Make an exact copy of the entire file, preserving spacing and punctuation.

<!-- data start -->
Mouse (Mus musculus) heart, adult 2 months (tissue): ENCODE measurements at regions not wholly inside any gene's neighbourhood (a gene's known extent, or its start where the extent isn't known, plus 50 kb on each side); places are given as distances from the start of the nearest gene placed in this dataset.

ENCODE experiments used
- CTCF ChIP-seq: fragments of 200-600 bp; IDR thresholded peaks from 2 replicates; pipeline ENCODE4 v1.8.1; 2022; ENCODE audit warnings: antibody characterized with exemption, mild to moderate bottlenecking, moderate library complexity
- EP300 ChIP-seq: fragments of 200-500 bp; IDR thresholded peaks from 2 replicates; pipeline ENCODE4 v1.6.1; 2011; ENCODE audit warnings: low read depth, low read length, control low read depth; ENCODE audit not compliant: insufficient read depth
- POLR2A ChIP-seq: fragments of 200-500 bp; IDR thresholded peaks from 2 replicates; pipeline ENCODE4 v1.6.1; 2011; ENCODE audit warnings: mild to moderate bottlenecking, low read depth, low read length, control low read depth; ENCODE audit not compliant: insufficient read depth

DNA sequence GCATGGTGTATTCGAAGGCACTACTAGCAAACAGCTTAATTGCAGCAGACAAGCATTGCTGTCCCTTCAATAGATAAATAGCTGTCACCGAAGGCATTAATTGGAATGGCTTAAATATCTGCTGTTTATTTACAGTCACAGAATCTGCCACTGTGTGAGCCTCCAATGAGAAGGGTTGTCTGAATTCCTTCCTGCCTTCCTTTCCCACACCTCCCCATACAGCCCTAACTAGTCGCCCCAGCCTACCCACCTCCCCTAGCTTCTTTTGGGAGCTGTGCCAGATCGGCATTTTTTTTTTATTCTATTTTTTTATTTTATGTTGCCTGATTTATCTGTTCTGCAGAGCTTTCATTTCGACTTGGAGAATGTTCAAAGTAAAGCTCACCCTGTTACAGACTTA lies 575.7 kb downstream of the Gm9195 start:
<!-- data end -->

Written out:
Mouse (Mus musculus) heart, adult 2 months (tissue): ENCODE measurements at regions not wholly inside any gene's neighbourhood (a gene's known extent, or its start where the extent isn't known, plus 50 kb on each side); places are given as distances from the start of the nearest gene placed in this dataset.

ENCODE experiments used
- CTCF ChIP-seq: fragments of 200-600 bp; IDR thresholded peaks from 2 replicates; pipeline ENCODE4 v1.8.1; 2022; ENCODE audit warnings: antibody characterized with exemption, mild to moderate bottlenecking, moderate library complexity
- EP300 ChIP-seq: fragments of 200-500 bp; IDR thresholded peaks from 2 replicates; pipeline ENCODE4 v1.6.1; 2011; ENCODE audit warnings: low read depth, low read length, control low read depth; ENCODE audit not compliant: insufficient read depth
- POLR2A ChIP-seq: fragments of 200-500 bp; IDR thresholded peaks from 2 replicates; pipeline ENCODE4 v1.6.1; 2011; ENCODE audit warnings: mild to moderate bottlenecking, low read depth, low read length, control low read depth; ENCODE audit not compliant: insufficient read depth

DNA sequence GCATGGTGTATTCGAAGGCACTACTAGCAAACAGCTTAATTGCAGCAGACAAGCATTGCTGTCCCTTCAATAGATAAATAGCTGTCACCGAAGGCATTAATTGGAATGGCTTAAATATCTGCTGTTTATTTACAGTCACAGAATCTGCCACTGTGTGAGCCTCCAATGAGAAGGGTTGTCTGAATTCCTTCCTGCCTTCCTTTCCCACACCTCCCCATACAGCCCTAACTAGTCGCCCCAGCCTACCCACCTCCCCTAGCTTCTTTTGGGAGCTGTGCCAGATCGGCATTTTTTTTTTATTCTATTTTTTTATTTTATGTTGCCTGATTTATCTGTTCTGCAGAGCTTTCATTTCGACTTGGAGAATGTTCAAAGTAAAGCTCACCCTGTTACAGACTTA lies 575.7 kb downstream of the Gm9195 start: